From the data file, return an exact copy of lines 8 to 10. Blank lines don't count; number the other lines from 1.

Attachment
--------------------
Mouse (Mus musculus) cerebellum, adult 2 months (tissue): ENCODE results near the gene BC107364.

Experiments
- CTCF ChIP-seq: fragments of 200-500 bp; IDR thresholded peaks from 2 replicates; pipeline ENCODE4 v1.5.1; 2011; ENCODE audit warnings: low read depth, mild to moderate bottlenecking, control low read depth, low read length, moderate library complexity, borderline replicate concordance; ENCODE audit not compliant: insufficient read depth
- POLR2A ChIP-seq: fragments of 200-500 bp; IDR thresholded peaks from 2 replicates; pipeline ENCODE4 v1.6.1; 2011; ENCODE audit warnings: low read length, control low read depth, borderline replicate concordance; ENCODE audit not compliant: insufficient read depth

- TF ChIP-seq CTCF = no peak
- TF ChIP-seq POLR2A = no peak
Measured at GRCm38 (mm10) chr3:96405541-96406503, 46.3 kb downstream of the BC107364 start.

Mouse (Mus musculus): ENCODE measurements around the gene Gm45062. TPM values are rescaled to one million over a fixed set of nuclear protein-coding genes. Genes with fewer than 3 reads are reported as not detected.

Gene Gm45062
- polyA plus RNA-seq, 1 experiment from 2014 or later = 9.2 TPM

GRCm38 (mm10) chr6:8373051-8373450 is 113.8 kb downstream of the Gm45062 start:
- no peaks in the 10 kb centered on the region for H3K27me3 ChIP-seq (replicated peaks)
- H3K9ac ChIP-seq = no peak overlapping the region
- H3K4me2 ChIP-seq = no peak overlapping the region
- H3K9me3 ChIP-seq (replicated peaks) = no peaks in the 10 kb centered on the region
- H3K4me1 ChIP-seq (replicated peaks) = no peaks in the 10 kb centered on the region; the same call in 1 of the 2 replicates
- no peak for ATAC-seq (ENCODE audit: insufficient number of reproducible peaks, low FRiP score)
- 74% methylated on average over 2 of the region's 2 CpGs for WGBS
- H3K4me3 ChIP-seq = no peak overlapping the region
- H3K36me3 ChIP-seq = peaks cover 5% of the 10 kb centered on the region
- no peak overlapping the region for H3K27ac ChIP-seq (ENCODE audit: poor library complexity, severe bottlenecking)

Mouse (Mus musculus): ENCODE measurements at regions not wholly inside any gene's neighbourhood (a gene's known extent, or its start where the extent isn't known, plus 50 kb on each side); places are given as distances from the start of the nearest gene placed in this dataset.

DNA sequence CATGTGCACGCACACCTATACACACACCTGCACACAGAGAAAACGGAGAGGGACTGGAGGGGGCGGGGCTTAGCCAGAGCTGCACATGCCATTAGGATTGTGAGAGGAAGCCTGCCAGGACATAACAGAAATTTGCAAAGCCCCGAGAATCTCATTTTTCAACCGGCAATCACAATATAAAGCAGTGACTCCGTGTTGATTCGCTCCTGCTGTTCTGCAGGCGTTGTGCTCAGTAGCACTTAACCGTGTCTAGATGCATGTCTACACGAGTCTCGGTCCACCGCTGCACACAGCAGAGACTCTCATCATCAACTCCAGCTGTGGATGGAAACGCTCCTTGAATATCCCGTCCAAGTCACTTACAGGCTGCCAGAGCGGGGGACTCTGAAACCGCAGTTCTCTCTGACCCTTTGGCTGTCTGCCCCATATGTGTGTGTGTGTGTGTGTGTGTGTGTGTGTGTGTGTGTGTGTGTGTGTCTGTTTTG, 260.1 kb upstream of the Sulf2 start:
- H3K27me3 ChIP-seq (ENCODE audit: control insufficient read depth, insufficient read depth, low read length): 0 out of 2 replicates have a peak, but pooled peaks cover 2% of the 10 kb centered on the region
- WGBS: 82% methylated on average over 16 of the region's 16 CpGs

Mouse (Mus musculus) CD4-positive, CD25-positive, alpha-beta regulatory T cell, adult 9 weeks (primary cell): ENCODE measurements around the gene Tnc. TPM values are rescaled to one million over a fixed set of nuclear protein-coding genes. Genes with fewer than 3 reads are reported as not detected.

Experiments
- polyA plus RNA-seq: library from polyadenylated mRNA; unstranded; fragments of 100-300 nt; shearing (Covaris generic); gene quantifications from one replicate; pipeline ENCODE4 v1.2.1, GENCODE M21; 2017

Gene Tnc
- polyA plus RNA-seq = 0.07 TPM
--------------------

Mouse (Mus musculus): ENCODE measurements around the gene Gm45062. TPM values are rescaled to one million over a fixed set of nuclear protein-coding genes. Genes with fewer than 3 reads are reported as not detected.

Gene Gm45062
- polyA plus RNA-seq, 1 experiment from 2014 or later = 9.2 TPM